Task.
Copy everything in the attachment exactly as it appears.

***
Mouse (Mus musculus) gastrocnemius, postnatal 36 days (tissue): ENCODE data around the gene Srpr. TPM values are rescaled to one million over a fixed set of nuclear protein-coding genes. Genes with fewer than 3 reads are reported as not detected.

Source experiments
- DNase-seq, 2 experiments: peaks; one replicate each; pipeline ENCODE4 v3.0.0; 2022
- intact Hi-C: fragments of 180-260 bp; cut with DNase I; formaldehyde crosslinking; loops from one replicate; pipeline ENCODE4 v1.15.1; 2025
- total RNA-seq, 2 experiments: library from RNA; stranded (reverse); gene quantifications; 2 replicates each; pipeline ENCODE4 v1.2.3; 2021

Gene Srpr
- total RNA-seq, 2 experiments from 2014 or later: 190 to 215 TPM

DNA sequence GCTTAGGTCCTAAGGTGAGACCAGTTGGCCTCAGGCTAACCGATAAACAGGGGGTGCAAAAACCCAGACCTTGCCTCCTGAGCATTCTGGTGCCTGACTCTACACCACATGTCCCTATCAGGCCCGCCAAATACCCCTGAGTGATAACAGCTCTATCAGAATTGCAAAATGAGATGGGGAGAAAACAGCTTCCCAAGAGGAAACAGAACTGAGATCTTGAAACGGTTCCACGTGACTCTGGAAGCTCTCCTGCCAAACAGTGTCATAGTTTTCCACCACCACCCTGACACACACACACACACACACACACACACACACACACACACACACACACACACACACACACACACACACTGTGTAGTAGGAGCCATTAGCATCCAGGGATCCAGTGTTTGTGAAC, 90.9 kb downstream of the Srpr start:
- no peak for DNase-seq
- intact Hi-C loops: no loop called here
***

Mouse (Mus musculus) gastrocnemius, postnatal 36 days (tissue): ENCODE data around the gene Srpr. TPM values are rescaled to one million over a fixed set of nuclear protein-coding genes. Genes with fewer than 3 reads are reported as not detected.

Source experiments
- DNase-seq, 2 experiments: peaks; one replicate each; pipeline ENCODE4 v3.0.0; 2022
- intact Hi-C: fragments of 180-260 bp; cut with DNase I; formaldehyde crosslinking; loops from one replicate; pipeline ENCODE4 v1.15.1; 2025
- total RNA-seq, 2 experiments: library from RNA; stranded (reverse); gene quantifications; 2 replicates each; pipeline ENCODE4 v1.2.3; 2021

Gene Srpr
- total RNA-seq, 2 experiments from 2014 or later: 190 to 215 TPM

DNA sequence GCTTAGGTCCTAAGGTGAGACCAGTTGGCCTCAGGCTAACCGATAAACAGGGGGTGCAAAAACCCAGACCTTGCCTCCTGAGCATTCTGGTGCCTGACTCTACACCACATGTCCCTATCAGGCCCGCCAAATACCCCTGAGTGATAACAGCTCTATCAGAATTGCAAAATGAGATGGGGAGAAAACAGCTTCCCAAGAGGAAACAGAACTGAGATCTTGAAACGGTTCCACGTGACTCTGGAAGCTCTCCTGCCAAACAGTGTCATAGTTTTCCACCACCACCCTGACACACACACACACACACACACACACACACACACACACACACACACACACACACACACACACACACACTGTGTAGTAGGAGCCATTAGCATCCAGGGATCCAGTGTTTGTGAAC, 90.9 kb downstream of the Srpr start:
- no peak for DNase-seq
- intact Hi-C loops: no loop called here